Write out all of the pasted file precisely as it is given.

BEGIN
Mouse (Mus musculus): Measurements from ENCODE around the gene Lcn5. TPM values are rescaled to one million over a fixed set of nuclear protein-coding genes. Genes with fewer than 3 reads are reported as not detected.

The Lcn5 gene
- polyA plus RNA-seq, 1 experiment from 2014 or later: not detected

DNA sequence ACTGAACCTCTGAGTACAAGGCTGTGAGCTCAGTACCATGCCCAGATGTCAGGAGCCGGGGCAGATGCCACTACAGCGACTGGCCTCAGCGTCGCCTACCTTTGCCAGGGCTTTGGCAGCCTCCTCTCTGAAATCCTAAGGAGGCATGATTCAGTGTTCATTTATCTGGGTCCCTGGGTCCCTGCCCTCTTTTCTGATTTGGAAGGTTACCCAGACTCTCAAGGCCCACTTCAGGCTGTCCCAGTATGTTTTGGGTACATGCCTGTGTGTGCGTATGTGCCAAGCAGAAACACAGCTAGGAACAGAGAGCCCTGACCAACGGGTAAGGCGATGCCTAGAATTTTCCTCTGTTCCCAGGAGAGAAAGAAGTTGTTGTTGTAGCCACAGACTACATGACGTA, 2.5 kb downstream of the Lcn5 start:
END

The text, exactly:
Mouse (Mus musculus): Measurements from ENCODE around the gene Lcn5. TPM values are rescaled to one million over a fixed set of nuclear protein-coding genes. Genes with fewer than 3 reads are reported as not detected.

The Lcn5 gene
- polyA plus RNA-seq, 1 experiment from 2014 or later: not detected

DNA sequence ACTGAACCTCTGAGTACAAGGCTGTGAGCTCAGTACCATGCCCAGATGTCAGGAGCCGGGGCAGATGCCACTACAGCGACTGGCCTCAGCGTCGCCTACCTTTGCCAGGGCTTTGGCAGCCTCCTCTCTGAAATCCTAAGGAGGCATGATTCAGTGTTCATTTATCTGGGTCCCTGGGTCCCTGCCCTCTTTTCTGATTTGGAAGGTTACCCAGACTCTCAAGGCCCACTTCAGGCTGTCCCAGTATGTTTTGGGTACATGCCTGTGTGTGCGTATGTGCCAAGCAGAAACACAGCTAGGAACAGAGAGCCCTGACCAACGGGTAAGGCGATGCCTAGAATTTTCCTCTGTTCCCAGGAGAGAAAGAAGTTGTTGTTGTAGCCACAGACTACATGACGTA, 2.5 kb downstream of the Lcn5 start: